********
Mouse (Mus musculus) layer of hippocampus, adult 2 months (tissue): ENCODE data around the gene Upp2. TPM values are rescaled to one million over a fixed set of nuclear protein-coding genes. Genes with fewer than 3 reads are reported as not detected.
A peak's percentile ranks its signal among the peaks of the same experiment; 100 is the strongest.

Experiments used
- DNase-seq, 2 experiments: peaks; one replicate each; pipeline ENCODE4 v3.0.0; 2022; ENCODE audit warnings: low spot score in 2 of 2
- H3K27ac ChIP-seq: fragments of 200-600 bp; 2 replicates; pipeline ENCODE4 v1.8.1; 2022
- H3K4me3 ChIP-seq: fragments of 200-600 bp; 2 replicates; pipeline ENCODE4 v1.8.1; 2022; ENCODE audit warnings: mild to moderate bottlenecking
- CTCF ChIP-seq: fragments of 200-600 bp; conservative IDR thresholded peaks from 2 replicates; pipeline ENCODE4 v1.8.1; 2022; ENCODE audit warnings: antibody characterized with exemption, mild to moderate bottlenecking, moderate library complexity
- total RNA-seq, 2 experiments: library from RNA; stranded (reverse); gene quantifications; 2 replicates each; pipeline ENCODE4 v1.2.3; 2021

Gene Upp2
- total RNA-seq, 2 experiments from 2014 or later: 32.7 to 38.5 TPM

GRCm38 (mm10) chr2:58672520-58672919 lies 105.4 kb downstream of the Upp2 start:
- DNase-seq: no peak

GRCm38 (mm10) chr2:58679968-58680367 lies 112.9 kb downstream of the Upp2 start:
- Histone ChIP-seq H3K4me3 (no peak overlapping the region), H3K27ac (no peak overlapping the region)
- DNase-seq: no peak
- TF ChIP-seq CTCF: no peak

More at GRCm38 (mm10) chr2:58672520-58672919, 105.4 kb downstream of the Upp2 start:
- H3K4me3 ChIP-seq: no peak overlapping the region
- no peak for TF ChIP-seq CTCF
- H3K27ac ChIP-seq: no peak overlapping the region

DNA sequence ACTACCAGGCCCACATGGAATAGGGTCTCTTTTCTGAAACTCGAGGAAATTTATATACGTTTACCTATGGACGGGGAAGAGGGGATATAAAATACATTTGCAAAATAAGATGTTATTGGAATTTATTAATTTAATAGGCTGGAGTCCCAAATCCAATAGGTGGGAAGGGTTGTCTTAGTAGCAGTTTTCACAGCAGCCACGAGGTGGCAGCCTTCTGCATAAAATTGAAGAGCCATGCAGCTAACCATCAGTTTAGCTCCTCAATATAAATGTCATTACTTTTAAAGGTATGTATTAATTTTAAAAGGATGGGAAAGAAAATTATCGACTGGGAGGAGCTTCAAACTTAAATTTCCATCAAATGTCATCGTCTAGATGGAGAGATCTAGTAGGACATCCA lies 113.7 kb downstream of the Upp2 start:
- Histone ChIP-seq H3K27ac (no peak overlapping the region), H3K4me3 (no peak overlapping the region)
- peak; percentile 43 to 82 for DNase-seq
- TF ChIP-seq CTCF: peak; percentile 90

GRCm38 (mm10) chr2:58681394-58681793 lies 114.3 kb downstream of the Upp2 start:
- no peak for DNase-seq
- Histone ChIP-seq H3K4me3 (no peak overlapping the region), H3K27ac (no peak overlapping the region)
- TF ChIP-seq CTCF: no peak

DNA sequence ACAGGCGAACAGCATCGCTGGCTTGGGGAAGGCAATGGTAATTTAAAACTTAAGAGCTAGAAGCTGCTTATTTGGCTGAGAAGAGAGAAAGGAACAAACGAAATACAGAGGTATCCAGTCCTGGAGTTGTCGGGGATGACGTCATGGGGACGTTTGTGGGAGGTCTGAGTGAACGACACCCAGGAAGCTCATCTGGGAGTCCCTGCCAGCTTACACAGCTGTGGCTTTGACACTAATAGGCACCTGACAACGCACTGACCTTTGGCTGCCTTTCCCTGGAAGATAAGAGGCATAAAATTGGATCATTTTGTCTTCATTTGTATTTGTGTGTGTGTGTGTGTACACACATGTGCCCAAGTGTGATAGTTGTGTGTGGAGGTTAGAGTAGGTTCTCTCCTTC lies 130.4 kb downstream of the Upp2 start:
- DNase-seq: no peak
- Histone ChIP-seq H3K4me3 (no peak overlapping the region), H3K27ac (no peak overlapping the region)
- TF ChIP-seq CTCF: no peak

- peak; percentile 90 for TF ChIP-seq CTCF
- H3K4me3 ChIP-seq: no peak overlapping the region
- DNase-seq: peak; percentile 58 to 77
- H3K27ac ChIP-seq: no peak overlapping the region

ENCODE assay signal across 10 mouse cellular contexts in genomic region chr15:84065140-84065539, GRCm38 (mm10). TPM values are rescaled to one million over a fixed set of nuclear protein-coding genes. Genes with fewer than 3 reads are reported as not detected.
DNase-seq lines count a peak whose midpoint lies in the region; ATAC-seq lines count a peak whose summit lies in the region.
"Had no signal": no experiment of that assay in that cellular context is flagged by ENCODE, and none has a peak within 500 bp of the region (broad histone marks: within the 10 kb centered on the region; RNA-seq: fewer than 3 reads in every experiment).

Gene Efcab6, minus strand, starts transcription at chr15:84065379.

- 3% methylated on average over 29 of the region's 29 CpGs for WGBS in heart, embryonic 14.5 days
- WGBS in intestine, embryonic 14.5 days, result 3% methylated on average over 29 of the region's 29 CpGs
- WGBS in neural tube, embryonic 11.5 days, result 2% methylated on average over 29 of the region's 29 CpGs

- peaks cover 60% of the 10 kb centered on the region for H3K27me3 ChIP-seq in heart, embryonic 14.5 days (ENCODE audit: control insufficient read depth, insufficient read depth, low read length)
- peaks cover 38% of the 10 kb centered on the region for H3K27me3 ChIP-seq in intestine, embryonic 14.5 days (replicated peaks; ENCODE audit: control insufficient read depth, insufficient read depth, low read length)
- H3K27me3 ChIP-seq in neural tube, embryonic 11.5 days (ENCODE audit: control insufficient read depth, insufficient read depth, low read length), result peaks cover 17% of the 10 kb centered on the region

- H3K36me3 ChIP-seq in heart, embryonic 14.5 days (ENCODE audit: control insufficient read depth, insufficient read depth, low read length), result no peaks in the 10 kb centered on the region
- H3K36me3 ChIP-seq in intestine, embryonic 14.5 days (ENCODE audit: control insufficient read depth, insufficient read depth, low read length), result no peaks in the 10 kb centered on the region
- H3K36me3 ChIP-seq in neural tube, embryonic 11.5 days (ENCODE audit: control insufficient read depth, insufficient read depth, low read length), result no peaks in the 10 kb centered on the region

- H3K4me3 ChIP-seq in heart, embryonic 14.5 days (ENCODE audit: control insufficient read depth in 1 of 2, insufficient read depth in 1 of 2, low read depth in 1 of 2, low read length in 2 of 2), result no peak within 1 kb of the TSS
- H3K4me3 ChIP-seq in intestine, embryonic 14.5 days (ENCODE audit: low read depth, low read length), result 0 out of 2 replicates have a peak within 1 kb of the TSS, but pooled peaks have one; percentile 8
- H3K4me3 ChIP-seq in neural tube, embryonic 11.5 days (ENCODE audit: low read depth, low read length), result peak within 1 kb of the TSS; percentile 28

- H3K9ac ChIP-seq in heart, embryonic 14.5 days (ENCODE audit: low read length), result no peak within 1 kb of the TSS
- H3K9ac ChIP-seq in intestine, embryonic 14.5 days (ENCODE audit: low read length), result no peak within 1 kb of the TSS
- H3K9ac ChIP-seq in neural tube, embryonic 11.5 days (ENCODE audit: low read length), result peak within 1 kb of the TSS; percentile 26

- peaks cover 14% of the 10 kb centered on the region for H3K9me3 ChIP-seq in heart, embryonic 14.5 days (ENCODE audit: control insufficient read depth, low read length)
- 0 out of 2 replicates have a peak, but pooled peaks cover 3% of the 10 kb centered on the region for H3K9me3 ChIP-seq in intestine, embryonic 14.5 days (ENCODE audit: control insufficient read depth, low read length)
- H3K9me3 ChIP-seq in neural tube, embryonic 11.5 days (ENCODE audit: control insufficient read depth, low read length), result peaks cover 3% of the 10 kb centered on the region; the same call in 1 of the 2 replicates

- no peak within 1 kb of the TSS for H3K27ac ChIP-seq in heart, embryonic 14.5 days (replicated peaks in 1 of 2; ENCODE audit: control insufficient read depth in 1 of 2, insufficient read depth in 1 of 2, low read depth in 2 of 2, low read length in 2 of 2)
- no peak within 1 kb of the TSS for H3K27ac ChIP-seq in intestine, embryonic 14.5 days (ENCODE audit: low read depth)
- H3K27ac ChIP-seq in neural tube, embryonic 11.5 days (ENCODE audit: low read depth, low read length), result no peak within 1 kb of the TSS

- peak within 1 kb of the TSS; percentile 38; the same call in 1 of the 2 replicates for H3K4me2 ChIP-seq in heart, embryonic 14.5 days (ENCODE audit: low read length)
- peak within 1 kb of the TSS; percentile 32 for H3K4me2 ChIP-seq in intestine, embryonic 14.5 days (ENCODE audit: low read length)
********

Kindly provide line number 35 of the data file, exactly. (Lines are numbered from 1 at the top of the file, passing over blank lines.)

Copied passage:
- DNase-seq: peak; percentile 58 to 77